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Old 09-26-2007, 03:43 PM   #67
J Kennedy
Human being with feelings
Join Date: Sep 2006
Location: ocean mists
Posts: 858
Default freeze drying


This seems to work for guitars without pre processing and was discovered by an individual with an ancient Martin acoustic that had been deep freezed by accident. I've done this on several acoustics and there "seems" to be an increase in the full bodied sound. Downside is the cracking of the finish, which looks neat, but the finish will crack. I haven't noticed any structural damage which might be there if the guitar was humidified (just a guess). The excess moisture could expand on freezing and damage the grain.

There are theories afloat about why acoustic instruments age and sound better. There's the idea that sound vibrations play across a bunch of micro domains where the wave will resonate in a small pocket but be blocked a few molecules later down the wood. The vibration friendly areas supposedly break down resistance in neighboring domains and resonate more of the wood overtime and with use.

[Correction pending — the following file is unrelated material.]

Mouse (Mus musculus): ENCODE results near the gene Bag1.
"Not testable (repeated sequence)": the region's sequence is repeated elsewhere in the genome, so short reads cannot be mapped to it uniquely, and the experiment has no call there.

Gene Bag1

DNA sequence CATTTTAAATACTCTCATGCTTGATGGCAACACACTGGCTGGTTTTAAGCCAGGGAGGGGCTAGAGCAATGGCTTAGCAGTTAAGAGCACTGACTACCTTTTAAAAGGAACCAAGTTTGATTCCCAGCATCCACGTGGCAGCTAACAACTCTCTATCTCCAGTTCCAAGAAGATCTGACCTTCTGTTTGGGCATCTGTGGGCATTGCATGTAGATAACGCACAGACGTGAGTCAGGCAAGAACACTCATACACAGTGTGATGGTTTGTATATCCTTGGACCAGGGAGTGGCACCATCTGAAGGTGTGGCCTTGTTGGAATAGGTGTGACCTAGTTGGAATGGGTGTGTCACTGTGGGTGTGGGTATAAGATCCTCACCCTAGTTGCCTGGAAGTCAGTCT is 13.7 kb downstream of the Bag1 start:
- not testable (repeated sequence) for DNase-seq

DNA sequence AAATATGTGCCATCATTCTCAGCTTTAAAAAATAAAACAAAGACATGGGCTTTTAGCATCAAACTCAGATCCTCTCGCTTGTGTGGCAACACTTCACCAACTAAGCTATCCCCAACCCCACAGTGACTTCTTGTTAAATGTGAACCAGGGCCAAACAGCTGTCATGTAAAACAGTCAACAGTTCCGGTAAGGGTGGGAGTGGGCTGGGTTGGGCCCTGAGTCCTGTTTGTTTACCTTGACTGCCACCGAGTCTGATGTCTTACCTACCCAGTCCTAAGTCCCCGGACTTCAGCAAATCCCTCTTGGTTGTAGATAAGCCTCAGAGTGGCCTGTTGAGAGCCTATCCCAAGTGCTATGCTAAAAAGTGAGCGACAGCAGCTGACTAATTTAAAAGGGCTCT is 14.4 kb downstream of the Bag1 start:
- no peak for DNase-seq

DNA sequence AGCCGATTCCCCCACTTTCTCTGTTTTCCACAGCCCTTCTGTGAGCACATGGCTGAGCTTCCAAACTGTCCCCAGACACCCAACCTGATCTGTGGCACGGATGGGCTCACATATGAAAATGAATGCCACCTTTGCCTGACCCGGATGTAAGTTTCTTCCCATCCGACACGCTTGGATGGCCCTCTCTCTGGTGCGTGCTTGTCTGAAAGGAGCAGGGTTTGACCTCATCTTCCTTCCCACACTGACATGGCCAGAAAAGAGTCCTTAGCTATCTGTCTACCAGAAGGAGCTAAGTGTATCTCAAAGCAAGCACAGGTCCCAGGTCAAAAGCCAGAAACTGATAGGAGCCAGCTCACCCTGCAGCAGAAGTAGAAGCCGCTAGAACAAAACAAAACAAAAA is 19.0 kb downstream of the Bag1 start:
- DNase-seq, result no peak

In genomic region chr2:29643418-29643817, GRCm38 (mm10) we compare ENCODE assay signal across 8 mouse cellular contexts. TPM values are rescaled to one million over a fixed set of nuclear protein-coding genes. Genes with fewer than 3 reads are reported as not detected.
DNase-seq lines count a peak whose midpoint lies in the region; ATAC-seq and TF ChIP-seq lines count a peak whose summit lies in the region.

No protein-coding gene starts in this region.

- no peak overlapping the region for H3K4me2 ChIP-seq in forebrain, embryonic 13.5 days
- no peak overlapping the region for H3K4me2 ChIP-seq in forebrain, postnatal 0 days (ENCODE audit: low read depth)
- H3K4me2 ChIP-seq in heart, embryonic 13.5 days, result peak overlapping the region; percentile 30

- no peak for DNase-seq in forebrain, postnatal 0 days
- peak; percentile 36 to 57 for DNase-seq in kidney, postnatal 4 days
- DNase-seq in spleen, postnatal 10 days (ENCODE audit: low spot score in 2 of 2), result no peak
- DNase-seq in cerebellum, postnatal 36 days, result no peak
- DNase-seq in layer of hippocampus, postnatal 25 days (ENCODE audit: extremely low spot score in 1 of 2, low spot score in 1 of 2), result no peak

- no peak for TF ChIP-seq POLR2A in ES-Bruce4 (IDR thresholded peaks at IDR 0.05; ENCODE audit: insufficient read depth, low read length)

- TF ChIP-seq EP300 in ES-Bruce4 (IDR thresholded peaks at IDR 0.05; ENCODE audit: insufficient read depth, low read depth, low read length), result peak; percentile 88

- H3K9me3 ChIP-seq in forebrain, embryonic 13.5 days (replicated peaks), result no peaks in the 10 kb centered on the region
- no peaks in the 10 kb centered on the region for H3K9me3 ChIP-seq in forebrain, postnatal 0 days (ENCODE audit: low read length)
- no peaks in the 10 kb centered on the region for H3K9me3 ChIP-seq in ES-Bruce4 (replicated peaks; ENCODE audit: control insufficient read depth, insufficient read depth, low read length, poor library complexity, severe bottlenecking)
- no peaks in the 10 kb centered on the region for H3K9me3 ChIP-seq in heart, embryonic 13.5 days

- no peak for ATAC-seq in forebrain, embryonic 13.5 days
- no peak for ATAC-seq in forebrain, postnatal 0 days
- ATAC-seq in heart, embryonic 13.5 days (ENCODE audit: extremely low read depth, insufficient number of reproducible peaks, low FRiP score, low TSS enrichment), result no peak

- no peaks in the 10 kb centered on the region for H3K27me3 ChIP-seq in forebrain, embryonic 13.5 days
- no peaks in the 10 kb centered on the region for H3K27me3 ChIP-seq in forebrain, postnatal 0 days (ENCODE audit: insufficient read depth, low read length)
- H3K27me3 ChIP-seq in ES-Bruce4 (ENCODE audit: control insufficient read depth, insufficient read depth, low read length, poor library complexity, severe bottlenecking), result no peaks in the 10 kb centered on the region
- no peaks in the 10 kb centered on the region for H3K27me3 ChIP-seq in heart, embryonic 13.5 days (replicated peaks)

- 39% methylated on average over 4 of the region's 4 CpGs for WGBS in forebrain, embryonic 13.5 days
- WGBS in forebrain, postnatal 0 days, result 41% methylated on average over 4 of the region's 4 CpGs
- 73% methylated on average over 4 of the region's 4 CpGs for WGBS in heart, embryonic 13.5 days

Problem with the dry ice model is that disruption doesn't send soundwaves thru the wood. Maybe it does micro fragment areas that can then pick up new resonances when the instrument is played. Dry icing would definitely be best first tried on a guitar you can live without, so you can see if the look or change in sound is something you want to risk on a more valuable instrument. Cautionary note again to release all tension on the strings before you try this or things can get permanently warped.


(edit) New discovery. Beer spilled onto the computer keyboard will severely shorten the working life of the keyboard.

Last edited by J Kennedy; 09-27-2007 at 01:18 AM.
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